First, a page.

Friday 15 December 2017

No regrets: White rules out Louth return

American adventure helps heal scars of Leinster final

Donnchadh Boyle

Donnchadh Boyle

BRIAN WHITE takes a deep breath and sighs down the phone line from Boston at the inevitable question.

"I've spoken about this a thousand times," he says wearily of last year's Leinster final. But reaching deep into a part of his memory that he doesn't particularly want to access, he obliges.

"I was about 30 yards out the field and when the ball went in, I knew straight away it was wrong. I was totally numb I suppose. Just numb. Then I was thinking, 'the referee has to do something here'. We all know he didn't."

And when news that Louth had been paired against Meath in the qualifiers filtered through to the other side of the world, he smiled to himself.

"I have spoken to a few of the Louth lads since the draw and can honestly say last year isn't an issue for them. It has been parked," he says.

In the weeks before he left Louth for Australia last January, the Leinster final remained stored on his Sky plus box on the Cooley peninsula, unwatched. His decision to see some of the world fulfilled a long-term ambition.

He travelled Down Under with fellow Louth footballers Mick Fanning and John O'Brien, who moved on to the US in March while White stayed behind.


Over Skype and a few emails, White discovered that Fanning and O'Brien were heading back to team up with Louth for the summer. Realising that the Wee County had a decent chance of reaching another Leinster final, he agonised over the decision.

Eventually, he decided to stick to his guns and carry on with plans to visit Boston for a summer of football.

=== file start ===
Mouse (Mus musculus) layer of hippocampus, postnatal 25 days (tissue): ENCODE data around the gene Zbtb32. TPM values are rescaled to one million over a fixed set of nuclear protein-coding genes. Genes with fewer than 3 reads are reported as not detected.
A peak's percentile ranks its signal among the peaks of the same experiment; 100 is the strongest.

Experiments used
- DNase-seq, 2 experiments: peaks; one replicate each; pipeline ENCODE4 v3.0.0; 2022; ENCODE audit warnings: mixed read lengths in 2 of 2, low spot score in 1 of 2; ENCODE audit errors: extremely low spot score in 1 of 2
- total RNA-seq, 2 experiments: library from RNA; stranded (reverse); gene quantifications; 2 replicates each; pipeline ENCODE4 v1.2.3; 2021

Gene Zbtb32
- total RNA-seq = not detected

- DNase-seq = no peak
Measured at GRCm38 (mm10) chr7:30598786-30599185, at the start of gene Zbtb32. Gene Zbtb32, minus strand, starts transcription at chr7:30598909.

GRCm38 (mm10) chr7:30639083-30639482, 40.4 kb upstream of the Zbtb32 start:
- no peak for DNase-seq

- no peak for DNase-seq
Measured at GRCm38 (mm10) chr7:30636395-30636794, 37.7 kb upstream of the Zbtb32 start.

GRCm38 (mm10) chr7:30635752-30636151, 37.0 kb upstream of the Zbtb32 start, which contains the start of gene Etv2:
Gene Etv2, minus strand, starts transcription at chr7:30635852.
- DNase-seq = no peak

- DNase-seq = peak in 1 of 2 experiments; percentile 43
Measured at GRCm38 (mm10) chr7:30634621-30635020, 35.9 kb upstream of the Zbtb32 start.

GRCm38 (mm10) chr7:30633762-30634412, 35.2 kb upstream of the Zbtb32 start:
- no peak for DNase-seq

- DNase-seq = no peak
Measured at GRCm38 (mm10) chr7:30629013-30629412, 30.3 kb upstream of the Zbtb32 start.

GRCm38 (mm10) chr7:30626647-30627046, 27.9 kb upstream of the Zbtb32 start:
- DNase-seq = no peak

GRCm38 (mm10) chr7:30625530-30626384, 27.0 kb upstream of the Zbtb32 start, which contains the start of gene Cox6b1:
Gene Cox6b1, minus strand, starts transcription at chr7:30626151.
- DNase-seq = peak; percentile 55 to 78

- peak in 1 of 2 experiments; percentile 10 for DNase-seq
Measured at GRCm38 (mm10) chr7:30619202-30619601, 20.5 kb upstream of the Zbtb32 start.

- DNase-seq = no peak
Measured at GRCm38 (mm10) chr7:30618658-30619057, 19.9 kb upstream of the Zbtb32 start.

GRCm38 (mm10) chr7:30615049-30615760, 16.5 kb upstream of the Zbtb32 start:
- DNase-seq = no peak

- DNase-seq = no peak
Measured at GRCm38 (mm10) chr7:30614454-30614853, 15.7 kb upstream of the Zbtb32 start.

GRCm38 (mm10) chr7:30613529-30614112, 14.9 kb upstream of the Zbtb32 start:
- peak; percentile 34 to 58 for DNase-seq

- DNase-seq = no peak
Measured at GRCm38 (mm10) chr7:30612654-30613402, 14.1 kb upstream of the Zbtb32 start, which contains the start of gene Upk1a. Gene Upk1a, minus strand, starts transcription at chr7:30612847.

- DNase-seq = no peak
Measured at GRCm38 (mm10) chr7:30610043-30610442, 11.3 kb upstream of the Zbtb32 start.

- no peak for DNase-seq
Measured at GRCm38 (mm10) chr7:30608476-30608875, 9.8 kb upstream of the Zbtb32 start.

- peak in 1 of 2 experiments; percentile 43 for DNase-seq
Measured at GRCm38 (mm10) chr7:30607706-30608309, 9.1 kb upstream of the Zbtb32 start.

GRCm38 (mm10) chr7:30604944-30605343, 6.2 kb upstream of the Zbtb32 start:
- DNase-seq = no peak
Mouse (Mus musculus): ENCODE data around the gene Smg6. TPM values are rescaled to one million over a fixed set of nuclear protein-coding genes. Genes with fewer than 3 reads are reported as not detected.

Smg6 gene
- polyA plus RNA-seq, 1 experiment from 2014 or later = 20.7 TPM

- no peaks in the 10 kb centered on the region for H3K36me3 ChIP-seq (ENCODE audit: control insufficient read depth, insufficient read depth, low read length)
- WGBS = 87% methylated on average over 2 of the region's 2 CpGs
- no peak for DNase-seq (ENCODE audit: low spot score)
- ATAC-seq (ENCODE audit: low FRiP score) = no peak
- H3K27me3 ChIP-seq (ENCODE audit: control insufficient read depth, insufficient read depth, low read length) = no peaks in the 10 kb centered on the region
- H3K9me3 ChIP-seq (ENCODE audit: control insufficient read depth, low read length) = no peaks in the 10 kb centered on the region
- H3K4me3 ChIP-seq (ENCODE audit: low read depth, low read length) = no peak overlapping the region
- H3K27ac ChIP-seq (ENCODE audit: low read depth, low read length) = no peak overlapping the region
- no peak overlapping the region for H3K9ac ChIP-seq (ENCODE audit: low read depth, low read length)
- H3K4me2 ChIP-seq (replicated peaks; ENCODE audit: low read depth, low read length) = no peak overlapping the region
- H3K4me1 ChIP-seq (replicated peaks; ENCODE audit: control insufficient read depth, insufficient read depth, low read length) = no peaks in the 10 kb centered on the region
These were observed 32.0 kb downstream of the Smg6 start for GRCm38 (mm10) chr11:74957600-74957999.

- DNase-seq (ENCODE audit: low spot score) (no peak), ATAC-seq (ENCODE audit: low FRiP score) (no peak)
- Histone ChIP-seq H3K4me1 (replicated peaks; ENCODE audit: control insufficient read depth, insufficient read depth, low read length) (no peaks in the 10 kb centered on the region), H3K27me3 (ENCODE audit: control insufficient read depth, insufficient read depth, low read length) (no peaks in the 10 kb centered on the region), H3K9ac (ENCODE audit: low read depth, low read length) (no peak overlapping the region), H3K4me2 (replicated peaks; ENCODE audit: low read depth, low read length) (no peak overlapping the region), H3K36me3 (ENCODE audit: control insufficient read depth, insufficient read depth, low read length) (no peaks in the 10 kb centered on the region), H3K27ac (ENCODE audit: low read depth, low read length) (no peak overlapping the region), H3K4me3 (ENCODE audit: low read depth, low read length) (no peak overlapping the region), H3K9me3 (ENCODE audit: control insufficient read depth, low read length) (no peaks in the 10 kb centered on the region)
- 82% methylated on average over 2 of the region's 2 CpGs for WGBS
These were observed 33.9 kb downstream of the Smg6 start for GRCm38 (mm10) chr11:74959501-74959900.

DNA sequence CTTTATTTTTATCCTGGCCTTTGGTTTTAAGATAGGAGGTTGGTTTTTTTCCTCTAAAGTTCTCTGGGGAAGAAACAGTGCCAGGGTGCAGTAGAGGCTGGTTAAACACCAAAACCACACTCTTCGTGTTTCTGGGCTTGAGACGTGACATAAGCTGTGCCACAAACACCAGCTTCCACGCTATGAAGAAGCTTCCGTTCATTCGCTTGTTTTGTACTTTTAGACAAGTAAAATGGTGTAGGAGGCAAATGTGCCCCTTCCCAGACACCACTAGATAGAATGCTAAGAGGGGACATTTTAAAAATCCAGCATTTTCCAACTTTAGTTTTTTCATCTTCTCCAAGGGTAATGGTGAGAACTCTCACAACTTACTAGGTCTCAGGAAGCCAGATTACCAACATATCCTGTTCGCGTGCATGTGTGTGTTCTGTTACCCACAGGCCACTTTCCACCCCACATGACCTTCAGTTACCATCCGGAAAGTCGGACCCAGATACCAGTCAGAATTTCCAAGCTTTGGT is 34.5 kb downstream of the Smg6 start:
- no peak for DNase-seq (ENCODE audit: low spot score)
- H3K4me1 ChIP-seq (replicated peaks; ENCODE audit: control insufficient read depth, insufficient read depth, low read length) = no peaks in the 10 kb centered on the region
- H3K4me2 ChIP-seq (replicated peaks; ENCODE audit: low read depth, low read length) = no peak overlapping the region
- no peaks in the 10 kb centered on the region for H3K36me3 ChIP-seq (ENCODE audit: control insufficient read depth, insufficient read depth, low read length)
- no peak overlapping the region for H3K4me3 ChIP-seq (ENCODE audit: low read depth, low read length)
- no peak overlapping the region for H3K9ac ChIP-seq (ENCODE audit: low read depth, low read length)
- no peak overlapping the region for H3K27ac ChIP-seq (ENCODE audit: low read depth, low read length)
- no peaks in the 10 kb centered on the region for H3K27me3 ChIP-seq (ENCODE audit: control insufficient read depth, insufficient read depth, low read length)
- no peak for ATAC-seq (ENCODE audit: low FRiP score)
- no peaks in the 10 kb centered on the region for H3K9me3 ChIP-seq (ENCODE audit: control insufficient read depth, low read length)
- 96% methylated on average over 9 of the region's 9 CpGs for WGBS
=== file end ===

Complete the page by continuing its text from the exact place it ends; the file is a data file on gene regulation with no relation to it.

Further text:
"I was very close to going back," admits the 25-year-old. "First of all I thought the lads were winding me up, then I got talking to one of the selectors at home and realised it was true.

"I suppose coming home for football was always in the back of your head. I was doing some fitness work on my own in Australia.

"I played a bit of Australian Rules too with a local club just to try and keep my options open. But in reality, the training you do on your own is nowhere near what you'd need to be at to slip into county football."

Last year, White formed a midfield partnership with All Star Paddy Keenan that laid the foundation for much of Louth's success. His talent was long known around the county after his soccer exploits as a youngster in the Milk Cup and his performances for Cooley Kickhams in the club championship, but it was only last summer's displays that thrust him into the national consciousness.

So when he left these shores, it was newsworthy well beyond the borders of Louth. He was still in Australia when he heard Carlow had edged the Wee men out, but he suspects he knows what went wrong. The favourites tag and the weight of expectation hung heavily around Louth's neck.

"After our performances last year and the way the draw fell in Leinster with Meath, Dublin and Kildare all on the same side, there was going to be great expectation in Louth and probably rightly so too," says White.

"When you're expected to win it is very dangerous territory. People always say that you take it one day at a time but it's so easy to get ahead of yourself.

"Even when I was thinking of coming home, I was asking myself what sort of shape I could get myself into for a Leinster semi-final. I hadn't really thought about Carlow in the first game.

"That's just being honest. That was my mindset and it just goes to show you can never take teams for granted."

And while Louth start their back door campaign on Saturday, White will be preparing for the fourth round of the Boston senior football championship with Donegal Boston.

He has some contacts in the city from when Louth travelled there on holiday a few years ago and has had no problem settling in.

It'll be early afternoon on Saturday in Boston when they throw in at Kingspan Breffni Park. White will try to find a quiet corner, but he's still expecting someone, somewhere, to mention last year and that goal.

"It's never too long before people bring it up. But it's usually good natured," he says.

"When I decided to go away I knew I would miss days like this, but I was prepared for it. It'll be a great game but when I made the decision I knew I couldn't have any regrets."

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